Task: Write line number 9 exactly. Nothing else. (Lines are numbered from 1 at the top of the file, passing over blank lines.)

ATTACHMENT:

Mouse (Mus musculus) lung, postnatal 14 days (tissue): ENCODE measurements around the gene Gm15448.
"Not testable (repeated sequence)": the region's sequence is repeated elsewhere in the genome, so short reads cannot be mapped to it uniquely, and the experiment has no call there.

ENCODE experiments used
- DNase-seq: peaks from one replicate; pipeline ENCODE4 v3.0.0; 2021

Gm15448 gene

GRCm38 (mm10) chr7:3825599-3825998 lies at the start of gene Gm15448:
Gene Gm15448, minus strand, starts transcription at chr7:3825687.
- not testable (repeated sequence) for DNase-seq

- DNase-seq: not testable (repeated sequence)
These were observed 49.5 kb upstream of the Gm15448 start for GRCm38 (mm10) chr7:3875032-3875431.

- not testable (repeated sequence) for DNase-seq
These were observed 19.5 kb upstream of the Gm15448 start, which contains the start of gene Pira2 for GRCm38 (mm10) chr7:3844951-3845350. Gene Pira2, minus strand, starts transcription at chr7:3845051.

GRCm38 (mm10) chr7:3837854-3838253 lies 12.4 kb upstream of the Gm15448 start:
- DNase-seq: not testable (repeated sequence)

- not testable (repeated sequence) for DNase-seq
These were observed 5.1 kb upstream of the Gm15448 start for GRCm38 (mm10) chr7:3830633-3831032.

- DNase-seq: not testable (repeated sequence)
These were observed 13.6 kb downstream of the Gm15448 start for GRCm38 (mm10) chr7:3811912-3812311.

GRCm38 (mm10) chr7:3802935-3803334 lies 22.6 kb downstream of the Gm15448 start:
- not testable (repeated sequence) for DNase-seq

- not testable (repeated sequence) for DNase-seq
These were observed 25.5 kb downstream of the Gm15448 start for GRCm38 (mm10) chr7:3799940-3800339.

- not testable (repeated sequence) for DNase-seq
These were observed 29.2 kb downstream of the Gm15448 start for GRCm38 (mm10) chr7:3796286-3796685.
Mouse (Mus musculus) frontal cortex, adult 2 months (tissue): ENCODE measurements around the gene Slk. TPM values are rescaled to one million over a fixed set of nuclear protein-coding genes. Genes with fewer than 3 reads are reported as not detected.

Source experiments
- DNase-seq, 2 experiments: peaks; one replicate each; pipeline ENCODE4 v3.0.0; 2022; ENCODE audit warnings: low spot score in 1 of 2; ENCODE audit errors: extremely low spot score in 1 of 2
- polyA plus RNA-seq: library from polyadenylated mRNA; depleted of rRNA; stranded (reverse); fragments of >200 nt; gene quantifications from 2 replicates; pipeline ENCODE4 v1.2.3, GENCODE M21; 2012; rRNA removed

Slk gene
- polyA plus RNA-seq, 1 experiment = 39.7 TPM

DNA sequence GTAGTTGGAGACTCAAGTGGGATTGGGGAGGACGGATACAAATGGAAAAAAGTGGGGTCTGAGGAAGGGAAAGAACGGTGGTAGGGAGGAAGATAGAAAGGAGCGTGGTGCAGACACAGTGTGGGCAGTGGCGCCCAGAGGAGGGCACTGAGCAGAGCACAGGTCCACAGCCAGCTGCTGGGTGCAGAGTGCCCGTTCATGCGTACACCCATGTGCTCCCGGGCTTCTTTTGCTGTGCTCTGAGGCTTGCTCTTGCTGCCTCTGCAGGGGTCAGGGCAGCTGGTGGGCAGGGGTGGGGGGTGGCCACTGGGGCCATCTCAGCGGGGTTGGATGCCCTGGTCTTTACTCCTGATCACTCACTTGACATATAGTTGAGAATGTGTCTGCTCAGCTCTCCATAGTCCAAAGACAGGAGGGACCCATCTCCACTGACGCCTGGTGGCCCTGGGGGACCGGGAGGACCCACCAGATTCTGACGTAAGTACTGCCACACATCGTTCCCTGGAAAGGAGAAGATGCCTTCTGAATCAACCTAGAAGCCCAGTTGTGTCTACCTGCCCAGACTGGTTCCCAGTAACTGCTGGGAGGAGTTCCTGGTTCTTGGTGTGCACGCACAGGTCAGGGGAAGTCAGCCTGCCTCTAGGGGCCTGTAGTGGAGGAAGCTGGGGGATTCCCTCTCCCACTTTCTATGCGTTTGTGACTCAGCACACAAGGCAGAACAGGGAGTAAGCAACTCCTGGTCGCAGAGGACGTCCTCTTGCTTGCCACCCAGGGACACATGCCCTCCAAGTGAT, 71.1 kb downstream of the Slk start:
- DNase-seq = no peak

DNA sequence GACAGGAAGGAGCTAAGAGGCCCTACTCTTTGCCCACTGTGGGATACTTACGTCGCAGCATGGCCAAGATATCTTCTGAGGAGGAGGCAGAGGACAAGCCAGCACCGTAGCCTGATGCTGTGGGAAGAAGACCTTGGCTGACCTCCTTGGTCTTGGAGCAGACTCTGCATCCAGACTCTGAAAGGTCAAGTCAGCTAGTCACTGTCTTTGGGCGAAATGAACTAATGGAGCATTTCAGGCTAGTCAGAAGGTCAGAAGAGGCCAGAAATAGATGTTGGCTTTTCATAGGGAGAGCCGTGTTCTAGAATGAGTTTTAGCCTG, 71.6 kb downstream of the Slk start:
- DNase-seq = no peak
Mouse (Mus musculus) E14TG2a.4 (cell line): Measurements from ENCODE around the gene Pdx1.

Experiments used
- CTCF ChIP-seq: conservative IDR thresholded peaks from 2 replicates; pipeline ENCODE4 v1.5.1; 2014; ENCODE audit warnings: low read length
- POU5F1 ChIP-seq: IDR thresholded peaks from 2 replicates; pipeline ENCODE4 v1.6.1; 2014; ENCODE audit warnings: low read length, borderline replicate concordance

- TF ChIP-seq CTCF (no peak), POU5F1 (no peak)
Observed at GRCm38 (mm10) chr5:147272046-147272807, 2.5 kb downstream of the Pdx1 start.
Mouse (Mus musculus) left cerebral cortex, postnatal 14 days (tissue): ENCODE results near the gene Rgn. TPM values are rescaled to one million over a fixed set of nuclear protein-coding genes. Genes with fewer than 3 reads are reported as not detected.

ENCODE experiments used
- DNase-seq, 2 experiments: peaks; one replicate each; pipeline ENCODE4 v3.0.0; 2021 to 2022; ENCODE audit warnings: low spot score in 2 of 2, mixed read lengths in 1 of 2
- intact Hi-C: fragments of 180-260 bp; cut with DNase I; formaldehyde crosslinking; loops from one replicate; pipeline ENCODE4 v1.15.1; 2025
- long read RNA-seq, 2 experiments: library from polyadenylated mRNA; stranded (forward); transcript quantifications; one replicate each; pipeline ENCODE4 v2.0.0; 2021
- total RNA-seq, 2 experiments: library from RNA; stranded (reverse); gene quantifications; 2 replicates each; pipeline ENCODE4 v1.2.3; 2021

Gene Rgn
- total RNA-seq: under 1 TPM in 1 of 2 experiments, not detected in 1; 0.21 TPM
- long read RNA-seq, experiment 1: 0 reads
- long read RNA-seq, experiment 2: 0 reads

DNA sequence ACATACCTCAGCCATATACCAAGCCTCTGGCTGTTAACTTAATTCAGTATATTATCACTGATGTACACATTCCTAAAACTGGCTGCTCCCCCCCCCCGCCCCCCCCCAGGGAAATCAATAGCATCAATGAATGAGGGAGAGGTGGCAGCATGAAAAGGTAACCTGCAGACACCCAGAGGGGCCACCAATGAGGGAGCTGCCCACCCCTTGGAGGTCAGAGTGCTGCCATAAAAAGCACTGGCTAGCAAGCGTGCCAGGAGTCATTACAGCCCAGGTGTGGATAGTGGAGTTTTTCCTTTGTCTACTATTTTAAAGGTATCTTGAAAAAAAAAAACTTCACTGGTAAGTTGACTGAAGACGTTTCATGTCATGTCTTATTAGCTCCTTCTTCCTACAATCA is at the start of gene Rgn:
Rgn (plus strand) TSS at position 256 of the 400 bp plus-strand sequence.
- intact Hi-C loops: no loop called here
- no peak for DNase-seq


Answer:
- DNase-seq: not testable (repeated sequence)